Working With Influencers. The Good (& The Bad Side) Of Agency Blogger Outreach
In this post, ‘The truth about brands, influencers and sponsored posts’ I wrote about the precarious relationship between brands and influencers when there is a marketing objective involved.
Unlike more traditional PR, influencer marketing in its relative infancy is an advertising channel that requires its boundaries to be constantly reviewed and altered. It is still, even in 2019, a murky industry built on a foundation of blurred lines and a lack of solid measurability. Couple that with other factors such as creative freedom, money, integrity and dishonesty and you have an active volcano just waiting to erupt.
That being said, there are individuals and agencies doing their best to stabilise the influencer marketing industry. They are doing this by publically calling out the bullshit, inventing tools to make measuring influencer activity more numerically tangible, and opening up the discussion on what makes for a good influencer campaign and what makes for a bad one.
Having previously asked: ‘Why is the term ‘influencer’ such a dirty word? In this post, I’m discussing the nuts and bolts of actually working with influencers and what constitutes towards both good, and bad outreach. And before I start, I must note that I work agency side, therefore, this post will be balanced more towards that perspective.
As a blogger, I too have had dodgy experiences with PR agencies.
I was inspired to write this post as I recently experienced a bit of a dodgy situation when collaborating with a PR agency who represented a big brand. The way that the situation played out, quite rightfully irked me, as for my sins, I am myself, an influencer marketing manager for a digital marketing agency. I knew what happened just wasn’t acceptable.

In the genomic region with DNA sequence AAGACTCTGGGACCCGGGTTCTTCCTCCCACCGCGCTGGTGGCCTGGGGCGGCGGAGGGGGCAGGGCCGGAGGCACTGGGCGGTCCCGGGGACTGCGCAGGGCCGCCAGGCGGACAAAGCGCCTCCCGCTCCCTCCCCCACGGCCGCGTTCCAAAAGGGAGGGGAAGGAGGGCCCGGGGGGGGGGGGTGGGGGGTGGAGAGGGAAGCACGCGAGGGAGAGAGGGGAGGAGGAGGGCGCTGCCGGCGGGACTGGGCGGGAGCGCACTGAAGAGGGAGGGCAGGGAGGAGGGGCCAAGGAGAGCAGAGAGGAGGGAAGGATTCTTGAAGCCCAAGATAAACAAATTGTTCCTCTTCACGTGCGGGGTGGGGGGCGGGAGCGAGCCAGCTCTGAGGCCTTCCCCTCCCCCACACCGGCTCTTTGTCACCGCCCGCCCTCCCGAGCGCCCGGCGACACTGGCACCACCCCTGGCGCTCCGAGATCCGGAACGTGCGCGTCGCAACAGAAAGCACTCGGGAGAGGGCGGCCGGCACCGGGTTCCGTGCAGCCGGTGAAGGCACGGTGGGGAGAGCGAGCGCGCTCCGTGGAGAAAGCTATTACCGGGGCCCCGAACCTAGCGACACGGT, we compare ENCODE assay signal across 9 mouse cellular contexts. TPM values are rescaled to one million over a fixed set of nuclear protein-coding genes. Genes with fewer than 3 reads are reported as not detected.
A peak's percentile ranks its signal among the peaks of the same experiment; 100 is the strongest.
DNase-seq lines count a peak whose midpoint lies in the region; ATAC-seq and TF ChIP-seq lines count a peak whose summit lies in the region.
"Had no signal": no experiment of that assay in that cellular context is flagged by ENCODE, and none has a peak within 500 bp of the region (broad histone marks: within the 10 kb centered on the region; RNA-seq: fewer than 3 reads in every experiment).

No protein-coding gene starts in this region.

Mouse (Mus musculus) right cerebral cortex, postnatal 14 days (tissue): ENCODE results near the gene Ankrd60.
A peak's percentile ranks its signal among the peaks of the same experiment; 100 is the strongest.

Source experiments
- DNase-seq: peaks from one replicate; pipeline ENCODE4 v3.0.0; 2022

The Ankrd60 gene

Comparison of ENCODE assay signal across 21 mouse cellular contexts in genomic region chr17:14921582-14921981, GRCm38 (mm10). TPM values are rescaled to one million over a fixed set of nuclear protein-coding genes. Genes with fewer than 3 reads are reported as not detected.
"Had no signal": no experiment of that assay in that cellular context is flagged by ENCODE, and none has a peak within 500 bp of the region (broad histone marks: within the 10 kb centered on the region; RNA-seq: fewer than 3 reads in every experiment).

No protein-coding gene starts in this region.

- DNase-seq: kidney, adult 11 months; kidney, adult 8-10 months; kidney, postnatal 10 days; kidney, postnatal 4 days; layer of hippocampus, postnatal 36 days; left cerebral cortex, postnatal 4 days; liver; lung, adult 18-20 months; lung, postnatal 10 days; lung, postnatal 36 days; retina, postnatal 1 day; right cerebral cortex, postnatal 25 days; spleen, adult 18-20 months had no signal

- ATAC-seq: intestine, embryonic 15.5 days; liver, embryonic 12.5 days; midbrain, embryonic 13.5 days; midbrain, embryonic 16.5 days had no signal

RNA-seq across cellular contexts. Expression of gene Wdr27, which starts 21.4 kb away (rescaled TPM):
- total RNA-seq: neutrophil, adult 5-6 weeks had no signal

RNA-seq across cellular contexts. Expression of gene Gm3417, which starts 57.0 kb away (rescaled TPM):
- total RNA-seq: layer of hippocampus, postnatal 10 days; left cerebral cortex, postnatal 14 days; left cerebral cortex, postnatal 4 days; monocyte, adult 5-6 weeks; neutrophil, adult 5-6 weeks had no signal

On a daily basis, I work with bloggers and social influencers, negotiating collaborations and generally being the middle woman between an influencer and a brand. If you’re a blogger yourself, you may have come across me, or my pal Ashley looking to set up collaborations for a number of brands including those that sell Christmas trees, those that sell those mattresses that come in a box, those that sell online clothing and many more. If we’ve met before, then Hi! 👋🏻
Influencer marketing is ever evolving and it’s hard to keep up.
From an SEO and PR point of view, working with social influencers and bloggers is a large part of many client’s online marketing strategies. And when it is executed well, the results can be so rewarding for both the brand and the influencer. Some of the creative output and collaborative blogger/brand work that I’ve seen is outstanding and through working in the industry, I truly appreciate the hard work from all parties that’s gone into getting it over the line.
If my job were a sandwich, the blogger / social influencer is one slice of bread, the brand is another and I’m the filling in the middle. (New York deli for me plz!) Being the middle woman is a difficult place to be as you have the brands needs (often, demands) to fulfil, as well as trying your best to be reasonable, fair and honest with the bloggers you’re working with.
And I am by no means perfect myself, I have saved some of the emails I wrote to bloggers back when I started in 2015 and I cringe so hard at what I was saying. However, 4 years ago we knew even less about this landscape than we do now! There really is no rule book when it comes to blogger outreach and influencer marketing. And as somebody conducting outreach to bloggers on a daily basis as well as training others on best practice, there are a few things that I’ve learned along the way.
I’ve said it before, and I’ll say it again — Communication is key.